Your dog wants to do what you want from him. Generally there is a strong bond between pets and owners. The dog wants to do the right thing. If the dog doesn’t truly know what you’re trying to get from him or her, then they aren’t going to be able to offer it.
Nearly everyone I know has at one time or another said their dog was dumb or was must being stubborn. The reality is that sometimes they just don’t know what you want from them. The problem is that the command may be new, or that if it’s an old command, it may be that you’re not being consistent when you use it.
If for example you give the command “down” and one time the down command means to lie down, while the next time you shout it when your pet bounces over to jump up on a guest, then you’ve confused your dog by using that command. Over the course of time, it may well be that your dog associates the Down command with something aside from lying down and will look at you curiously when you give it.
Teaching your dog what you want from them while offering the command over and over is the only way to get the dog to understand your language, just as it would help you if someone shouted the word “window” in French, and then pointed to the window. Otherwise would you really know what they were saying? Your dog does not speak English. He speaks dog.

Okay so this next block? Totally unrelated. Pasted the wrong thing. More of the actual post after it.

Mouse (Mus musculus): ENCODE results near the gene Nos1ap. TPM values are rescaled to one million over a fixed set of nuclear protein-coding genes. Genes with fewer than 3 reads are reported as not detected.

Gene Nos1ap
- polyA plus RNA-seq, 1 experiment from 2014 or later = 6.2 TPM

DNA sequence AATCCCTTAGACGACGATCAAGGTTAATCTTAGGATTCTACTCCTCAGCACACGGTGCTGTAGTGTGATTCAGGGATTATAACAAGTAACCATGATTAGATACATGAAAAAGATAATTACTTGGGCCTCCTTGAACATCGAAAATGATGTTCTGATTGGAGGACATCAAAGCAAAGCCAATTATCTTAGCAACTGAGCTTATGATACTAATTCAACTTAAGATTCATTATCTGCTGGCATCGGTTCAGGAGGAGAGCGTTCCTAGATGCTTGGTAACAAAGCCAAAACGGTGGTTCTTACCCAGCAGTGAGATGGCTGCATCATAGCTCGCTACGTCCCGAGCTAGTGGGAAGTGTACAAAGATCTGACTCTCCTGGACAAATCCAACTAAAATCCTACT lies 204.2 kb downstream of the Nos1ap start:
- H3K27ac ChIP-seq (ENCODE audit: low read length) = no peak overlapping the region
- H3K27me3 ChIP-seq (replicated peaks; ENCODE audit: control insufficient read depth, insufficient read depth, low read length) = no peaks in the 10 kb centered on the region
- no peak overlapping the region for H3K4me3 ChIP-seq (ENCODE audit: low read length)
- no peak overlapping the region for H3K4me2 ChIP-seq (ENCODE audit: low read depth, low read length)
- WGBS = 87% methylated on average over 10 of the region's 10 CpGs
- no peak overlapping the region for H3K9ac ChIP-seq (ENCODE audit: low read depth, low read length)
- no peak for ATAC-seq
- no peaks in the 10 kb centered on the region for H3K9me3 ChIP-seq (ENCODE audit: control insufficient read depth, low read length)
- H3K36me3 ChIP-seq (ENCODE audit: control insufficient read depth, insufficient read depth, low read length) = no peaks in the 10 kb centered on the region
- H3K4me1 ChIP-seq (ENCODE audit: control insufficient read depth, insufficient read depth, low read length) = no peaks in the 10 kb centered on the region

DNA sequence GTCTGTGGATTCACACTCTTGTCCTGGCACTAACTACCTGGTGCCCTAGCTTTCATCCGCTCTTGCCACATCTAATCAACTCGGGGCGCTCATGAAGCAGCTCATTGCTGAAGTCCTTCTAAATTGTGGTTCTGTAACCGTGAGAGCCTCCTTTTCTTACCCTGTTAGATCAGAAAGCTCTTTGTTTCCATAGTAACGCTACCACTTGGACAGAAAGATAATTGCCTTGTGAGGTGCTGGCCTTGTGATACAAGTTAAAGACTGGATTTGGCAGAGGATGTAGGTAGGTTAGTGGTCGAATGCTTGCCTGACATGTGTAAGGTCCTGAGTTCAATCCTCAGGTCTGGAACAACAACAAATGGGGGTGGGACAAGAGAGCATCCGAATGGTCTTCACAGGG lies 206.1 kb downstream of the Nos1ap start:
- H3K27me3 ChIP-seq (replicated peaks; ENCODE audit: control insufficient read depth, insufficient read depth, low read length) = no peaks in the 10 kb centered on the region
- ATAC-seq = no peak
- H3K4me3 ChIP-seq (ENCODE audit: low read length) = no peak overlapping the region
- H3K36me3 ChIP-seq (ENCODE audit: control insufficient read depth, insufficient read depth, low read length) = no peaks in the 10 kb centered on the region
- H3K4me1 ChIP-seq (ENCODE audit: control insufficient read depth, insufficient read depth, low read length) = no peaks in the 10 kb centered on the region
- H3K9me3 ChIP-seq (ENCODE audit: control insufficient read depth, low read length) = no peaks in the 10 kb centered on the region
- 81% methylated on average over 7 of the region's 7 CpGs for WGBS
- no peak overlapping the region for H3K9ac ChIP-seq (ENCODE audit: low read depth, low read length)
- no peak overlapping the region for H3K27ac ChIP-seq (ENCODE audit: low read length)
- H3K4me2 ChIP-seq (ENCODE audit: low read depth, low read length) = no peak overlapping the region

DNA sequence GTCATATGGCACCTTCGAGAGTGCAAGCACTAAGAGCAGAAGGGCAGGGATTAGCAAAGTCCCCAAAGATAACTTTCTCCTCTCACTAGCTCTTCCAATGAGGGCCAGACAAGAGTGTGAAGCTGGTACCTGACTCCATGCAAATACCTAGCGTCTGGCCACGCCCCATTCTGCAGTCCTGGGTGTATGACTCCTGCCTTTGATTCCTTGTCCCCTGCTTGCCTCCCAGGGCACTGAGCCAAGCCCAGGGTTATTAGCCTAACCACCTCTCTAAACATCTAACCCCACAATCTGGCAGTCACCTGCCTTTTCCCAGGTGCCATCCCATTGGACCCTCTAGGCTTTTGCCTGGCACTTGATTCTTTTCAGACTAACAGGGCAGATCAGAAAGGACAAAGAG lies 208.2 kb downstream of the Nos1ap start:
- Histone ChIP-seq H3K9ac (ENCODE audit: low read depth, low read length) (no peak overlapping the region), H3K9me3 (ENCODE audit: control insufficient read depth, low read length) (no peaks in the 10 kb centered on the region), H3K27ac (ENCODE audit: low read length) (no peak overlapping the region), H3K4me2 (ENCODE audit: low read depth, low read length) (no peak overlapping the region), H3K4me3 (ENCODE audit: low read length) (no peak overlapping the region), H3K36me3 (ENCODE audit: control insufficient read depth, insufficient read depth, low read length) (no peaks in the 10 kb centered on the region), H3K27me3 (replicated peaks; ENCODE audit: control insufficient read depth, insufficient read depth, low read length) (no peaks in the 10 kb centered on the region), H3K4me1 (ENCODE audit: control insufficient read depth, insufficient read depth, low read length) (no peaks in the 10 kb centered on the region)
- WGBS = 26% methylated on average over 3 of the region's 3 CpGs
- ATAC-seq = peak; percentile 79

The philosophy of teaching a dog a command is the same as teaching you or your child a new language. Anger and impatience doesn’t help them to learn, any more than it would help you to learn.
Say the commands repeatedly at the same time as helping them to accomplish the task. The word Sit should be followed by gentle pressure on the hind quarters until the dog sits. Reward him so that the sitting is associated with something pleasant at first. Gradually stop adding rewards at some point but at first they are important.
Stay consistent. The dog wants to learn and he wants to please you. Using the same command for the same action is very important over the long run. Use one word commands when possible to make it as simple as possible for your dog to understand and to learn this new language you’re trying to teach them.
Patience pays off in the long run. You will be rewarded with a very well behaved and a very happy animal.